I was therefore walking in that direction, with the intention of avoiding the many students and continuing on my path, when I unwittingly listened to fragments of a conversation between two girls. Of course I don’t remember the exact words, nor I want to transcribe them, but it’s the topic that struck me: the fear towards the exams of the spring session.

The two girls were very close to each other, dressed elegantly in trousers, jacket and coat, cell phone and wallet in hand and nothing else: probably two of the many students who at lunchtime leave their notebook on the table of the library, to keep the place occupied, then buy something to eat on the the go and finally return to their work. They were smiling, hiding the fear that flowed from their words behind a joke, telling each other how many pages to study they still lacked and the little concentration that had been oppressing them for days.

Well, what struck me most about this trivial conversation was the fact that I was experiencing the same emotions too, due to the slow and inexorable approach of my exams. However, at the same time, I realised that who knows how many before us had done it. Of course, the subject always changes, as well as the type of examination or the faculty, but in the end we are all the same. We focus so much on our fears, forgetting how normal these are and that, in the end, they are perfectly surmountable. It is all part of the story, of the set of events people lived and lived again before we came to occupy our place in the world. In the end, in those streets, I constantly meet many unknown students. Hower, at that moment, I felt like I was a friend of everyone, able to understand them all. I imagined myself as a small part of a much larger whole.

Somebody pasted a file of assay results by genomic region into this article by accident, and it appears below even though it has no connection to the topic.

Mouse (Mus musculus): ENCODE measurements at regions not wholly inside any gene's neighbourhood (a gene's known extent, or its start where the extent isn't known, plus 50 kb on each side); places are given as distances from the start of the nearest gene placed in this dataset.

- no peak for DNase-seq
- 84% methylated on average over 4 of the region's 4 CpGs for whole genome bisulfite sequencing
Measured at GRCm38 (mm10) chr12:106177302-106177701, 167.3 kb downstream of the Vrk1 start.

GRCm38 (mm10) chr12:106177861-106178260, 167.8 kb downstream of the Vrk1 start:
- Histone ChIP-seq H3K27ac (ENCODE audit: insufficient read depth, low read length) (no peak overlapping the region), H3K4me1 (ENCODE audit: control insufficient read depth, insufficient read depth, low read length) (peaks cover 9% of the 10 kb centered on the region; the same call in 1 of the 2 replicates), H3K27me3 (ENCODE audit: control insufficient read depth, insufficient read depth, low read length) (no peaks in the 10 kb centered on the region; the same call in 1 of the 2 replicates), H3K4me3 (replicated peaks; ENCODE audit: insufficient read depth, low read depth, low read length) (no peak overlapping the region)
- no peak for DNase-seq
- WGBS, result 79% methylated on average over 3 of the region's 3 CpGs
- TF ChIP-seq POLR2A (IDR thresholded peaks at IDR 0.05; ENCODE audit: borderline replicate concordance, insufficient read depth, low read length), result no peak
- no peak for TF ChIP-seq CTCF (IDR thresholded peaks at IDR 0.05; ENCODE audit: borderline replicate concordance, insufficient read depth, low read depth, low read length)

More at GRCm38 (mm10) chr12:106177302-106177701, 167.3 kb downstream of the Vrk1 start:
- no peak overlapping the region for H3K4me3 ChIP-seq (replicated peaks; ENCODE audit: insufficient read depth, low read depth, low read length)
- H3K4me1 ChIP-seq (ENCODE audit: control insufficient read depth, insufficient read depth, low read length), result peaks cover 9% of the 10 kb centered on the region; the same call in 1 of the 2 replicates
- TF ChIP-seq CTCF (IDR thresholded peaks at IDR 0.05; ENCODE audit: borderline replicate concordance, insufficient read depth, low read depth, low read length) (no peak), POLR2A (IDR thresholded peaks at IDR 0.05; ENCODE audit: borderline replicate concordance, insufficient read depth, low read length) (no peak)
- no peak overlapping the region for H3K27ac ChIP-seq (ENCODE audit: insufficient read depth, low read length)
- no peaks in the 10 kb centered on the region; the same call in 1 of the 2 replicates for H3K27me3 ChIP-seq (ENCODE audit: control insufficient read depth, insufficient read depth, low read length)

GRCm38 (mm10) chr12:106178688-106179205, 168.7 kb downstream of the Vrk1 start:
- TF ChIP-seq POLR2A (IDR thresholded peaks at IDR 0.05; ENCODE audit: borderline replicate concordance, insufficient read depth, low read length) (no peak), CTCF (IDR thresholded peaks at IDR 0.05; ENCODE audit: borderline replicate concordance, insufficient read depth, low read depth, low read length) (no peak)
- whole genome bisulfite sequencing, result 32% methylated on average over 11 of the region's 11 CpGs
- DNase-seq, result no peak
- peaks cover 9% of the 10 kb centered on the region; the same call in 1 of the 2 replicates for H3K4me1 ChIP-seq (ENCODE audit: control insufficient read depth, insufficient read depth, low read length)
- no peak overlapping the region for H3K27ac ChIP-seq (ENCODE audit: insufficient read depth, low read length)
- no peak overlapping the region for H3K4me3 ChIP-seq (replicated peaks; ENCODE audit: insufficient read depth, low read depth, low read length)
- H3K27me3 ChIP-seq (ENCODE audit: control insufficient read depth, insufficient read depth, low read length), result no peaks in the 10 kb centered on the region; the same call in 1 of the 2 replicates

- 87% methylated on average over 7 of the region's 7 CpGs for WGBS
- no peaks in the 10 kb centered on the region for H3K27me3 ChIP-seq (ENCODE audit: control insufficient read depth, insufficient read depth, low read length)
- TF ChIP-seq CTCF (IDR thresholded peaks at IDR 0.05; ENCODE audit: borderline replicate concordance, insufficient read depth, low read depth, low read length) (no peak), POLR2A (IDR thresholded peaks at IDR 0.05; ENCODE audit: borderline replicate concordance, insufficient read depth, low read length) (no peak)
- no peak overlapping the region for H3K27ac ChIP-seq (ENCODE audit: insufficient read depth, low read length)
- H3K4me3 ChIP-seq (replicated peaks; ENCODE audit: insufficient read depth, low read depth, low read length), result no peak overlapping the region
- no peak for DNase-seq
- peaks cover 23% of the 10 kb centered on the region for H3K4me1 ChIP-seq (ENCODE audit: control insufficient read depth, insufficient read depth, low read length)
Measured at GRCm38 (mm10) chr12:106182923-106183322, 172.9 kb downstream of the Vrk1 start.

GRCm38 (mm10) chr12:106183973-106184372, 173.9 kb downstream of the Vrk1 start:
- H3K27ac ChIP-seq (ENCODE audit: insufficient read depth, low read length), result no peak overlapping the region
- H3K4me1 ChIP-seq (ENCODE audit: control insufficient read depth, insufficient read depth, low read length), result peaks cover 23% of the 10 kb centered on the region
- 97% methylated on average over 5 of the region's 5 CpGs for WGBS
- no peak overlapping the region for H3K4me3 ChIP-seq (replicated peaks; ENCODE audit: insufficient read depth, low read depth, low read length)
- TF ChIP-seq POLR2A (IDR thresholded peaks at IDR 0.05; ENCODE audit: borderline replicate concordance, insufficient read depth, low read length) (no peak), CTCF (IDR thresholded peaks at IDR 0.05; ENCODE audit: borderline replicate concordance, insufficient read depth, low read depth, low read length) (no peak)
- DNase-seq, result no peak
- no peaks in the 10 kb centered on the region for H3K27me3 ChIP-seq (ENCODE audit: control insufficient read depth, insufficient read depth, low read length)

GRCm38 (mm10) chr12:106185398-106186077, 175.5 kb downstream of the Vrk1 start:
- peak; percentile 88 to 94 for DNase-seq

Photo by Giammarco on Unsplash

Next to the column

A little further on, continuing my walk, a girl was eating alone, standing, leaning against a column. The curly hair, collected with a hair clip that still allowed a few tufts to drop on on her face, framed her features; her look was restless. From the pocket of her jacket I could see her cell phone, which perhaps she wanted so badly to grab to be able to scroll Instagram and kill time, but her hands were busy supporting her lunch box of pasta and her fork.

I did not have a chance to observe her for long, nor I wanted to make her more uncomfortable, but at that moment I really would have liked to tell her how much I was seeing myself in her. Indeed, in my eyes, that girl suddenly looked like me. All of a sudden, it was like seeing myself from the outside, going back in time, to the many occasions I felt alone among people, waiting for friends or just waiting to occupy my time in an activity that did not require the presence of other people.

I do not consider these moments something sad. Indeed, I consider the loneliness that sometimes awaits us as a necessary, inevitable companion in our journey. We need to be able to accept her and feel good and content anyway. Many times I have imagined college years as the most beautiful ones in my life, full of lightheartedness and friendships. And so it is. However, at the same time, they are also the years of profound solitude. In other words, it is the period in which you understand that life is in your hands and only in yours. You get the chance to realise that no one from there on can decide for you. Briefly, I figured out that studying alone in the library for my own exams was just a metaphor of the challenges that life will inevitably force me to face alone.

Many, many other people crowded the squares. I could have spent my whole whole life imagining theirs. But yes, if you’re wondering, I finally stopped looking around and went to catch the bus. I was also late.

I am an Italian student who tries every day to improve her English. I really like writing and studying in this language, also to be able to reach more people. However, I still often run into mistakes. So, if while reading my article you have found some, do not hesitate to contact me, either though a comment or private note!



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Annalisa Vibio

Annalisa Vibio

Hi 🙋‍♀️ I am an university student of Economics 📚 interest in geopolitics, journalism ✒ and creative writing, willing to share my everyday experiences 📖